Want to go shopping but have no money and no desire for credit cards? Not to worry. Since time immemorial, merchants have consistently devised canny ways of separating customers from their cash. And they are becoming quite creative lately.
Remember the old lay-bys? Okay. Now forget them. Today, lay-bys have been inverted so that you can take home the goods – rather have them put aside for you – while paying them off. And if you are conscientious with your instalments, you will never have to pay interest. Following are just three of the many ways you can shop for items you can’t afford now:
The catchcry of this payment plan is “No interest ever”. After receiving approval from the company that operates this system, you can shop at thousands of retail outlets around Australia. Ezy-Pay extends a maximum limit of $5000. While there are no interest charges, there are book-keeping fees of $6.45 built into your regular, fortnightly payments. Setting up the account costs between $35 and $90. After your first purchase, subsequent purchases will incur a $22 fee. An unspecified penalty is levied if you are late with a payment.
The Ezi-Pay website has a calculator to work out how much your monthly instalments are across different terms. The minimum term is six months and the maximum is three years.
If you are not one for long, drawn-out repayment plans, Afterpay may suit you. This digital system, which is integrated with the retailer’s software, allows you to make an online purchase and spread the repayments across four equal instalments. Payments are due fortnightly.
It is free for shoppers as the merchant picks up the book-keeping tab. You do have to make sure the debit or credit account Afterpay is linked to has enough funds to cover the instalments. If you do miss a repayment, you will have to pay a late fee of $10 and a further $7 if the instalment remains unpaid for a week.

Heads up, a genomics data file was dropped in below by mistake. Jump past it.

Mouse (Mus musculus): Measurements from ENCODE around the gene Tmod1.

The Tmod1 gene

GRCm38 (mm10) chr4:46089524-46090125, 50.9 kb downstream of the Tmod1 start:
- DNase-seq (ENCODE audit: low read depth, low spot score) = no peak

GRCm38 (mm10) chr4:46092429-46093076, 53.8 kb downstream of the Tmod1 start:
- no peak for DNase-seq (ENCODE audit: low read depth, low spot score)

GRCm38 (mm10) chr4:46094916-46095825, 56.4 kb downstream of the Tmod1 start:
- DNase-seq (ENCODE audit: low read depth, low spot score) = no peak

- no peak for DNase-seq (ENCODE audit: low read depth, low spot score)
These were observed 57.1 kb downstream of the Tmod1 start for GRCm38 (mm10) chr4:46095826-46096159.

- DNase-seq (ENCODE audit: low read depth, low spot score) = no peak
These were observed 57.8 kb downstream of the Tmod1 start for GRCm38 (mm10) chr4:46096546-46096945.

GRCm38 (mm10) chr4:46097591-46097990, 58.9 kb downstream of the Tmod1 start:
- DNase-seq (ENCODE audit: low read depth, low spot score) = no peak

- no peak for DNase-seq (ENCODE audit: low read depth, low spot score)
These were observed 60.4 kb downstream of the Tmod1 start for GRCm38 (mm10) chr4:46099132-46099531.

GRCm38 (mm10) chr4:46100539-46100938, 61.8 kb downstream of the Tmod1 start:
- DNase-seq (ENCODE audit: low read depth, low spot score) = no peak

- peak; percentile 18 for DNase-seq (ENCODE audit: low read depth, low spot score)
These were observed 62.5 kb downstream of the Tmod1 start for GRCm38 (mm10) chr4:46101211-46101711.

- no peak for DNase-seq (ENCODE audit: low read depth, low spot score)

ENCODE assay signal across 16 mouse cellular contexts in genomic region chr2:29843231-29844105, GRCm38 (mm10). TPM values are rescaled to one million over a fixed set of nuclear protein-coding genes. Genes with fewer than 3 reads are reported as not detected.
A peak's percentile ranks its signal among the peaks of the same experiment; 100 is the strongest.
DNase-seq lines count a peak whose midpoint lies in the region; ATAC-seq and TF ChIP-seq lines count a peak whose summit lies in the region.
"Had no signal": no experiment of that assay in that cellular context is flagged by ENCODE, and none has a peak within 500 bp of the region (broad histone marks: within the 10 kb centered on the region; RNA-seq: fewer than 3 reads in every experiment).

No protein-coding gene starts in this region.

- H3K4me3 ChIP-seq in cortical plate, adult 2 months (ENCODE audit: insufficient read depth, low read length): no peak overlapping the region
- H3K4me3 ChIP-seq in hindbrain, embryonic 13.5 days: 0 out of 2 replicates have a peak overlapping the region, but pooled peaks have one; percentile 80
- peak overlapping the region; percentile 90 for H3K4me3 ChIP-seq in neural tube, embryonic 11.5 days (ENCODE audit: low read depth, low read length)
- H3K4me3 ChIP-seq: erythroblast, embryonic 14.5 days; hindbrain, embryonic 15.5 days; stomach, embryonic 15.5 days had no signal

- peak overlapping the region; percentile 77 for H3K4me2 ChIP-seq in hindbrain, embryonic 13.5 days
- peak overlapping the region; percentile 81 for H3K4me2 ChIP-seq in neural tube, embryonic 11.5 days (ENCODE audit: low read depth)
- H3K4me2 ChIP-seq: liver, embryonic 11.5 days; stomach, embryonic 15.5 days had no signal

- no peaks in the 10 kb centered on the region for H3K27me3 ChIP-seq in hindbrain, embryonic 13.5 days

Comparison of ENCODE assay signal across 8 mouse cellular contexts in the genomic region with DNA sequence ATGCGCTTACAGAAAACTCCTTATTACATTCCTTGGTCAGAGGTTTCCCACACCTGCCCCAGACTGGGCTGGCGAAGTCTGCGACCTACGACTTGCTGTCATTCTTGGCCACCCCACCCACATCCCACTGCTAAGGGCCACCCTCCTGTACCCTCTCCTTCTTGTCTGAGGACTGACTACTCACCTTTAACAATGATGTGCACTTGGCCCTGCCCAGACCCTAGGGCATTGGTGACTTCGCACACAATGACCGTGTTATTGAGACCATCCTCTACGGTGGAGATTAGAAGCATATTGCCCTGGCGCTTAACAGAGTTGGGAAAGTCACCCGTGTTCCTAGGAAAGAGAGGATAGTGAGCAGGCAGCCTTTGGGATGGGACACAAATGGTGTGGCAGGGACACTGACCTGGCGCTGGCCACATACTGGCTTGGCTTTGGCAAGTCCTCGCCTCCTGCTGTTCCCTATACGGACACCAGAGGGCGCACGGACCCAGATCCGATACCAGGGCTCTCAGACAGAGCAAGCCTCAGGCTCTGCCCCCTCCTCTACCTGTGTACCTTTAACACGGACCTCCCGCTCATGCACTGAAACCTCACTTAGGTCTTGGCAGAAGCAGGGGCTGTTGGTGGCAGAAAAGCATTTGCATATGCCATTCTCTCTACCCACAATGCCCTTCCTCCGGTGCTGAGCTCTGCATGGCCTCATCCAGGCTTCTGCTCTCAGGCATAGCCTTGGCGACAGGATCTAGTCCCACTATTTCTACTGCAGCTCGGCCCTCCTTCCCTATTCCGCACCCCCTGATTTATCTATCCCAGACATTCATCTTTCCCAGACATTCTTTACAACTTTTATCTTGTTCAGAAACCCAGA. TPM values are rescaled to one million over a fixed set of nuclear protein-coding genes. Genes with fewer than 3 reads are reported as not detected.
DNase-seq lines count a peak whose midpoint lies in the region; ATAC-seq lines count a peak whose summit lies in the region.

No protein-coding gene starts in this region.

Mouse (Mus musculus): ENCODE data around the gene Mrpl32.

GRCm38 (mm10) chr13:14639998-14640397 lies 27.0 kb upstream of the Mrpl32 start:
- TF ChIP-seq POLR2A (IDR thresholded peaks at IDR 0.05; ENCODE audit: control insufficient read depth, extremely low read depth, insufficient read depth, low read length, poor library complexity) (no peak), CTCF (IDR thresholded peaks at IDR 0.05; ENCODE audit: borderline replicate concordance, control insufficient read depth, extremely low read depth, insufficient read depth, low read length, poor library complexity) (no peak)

You can shop online using Afterpay at many of your favourite stores, from David Jones to Big W.
This credit product has been around for decades and has helped me buy most of our household’s bulky goods and electronic equipment. I wait until a major retailer has an interest-free offer over a long term before I go shopping. My favourite terms are obviously the 60-month interest-free plans. Paying instalments over five years makes buying expensive goods convenient.
There is a $25 establishment fee for a new account and an affordable $4.95 monthly charge. A late fee of $20 applies for missed payments.
Rather than paying the minimum monthly instalment (which would leave me with a balance at the end of the interest-free period), I divide the cost of the purchase by the term. For instance, when I spent $1000 on a new bed using the 60-month interest-free offer, I made sure to make at least 59 equal payments of $22 a month. That figure incorporated the monthly charge and allowed me to clear the debt before the 60 months were up.
If you are careless to end up with a balance after an interest-free period your balance attracts a whopping 29.99 per cent interest rate. Let’s say I had a $200 balance at the end of 60 months. In the 61st month, interest of nearly $60 would be added to the balance. If no payments were made, the balance would have climbed to almost $350 in the 62nd month. By the 63rd month my balance would have more than doubled to $460 from the time the interest-free period ended.
This product is not for consumers who struggle with scheduled repayments, but can it can be very rewarding for those who are conscientious about paying their bills. It comes with a few bells and whistles, too. You can access up to $3000 in cash, although this will attract hefty interest from the get-go. For a fee, other features available are:
- if an eligible item you purchase goes on sale at the same retailer (even if it’s a different location) within six months, Creditline will refund the difference up to $600
- if an eligible item you buy is lost, stolen or damaged within six months, they’ll pay the cost of it being replaced or repaired up to $1000
- if your CreditLine card is reported stolen, $200 will be paid into your account just for the inconvenience
- if you can’t work due to sickness or injury or you lose your job, the account balance can be negotiated down by up to $5000
- if you pass away, your balance is paid out up to $20,000.
Would you ever buy an item you hadn’t saved up for? Are payment plans more likely to have you wind up in big debt than credit cards?
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